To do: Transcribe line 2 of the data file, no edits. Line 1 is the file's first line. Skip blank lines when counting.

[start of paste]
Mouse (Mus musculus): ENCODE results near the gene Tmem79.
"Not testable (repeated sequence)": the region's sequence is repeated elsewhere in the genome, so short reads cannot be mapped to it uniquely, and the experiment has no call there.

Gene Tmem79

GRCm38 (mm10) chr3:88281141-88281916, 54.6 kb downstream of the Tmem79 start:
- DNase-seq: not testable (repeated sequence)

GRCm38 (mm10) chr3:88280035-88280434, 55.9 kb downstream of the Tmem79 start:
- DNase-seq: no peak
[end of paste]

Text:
"Not testable (repeated sequence)": the region's sequence is repeated elsewhere in the genome, so short reads cannot be mapped to it uniquely, and the experiment has no call there.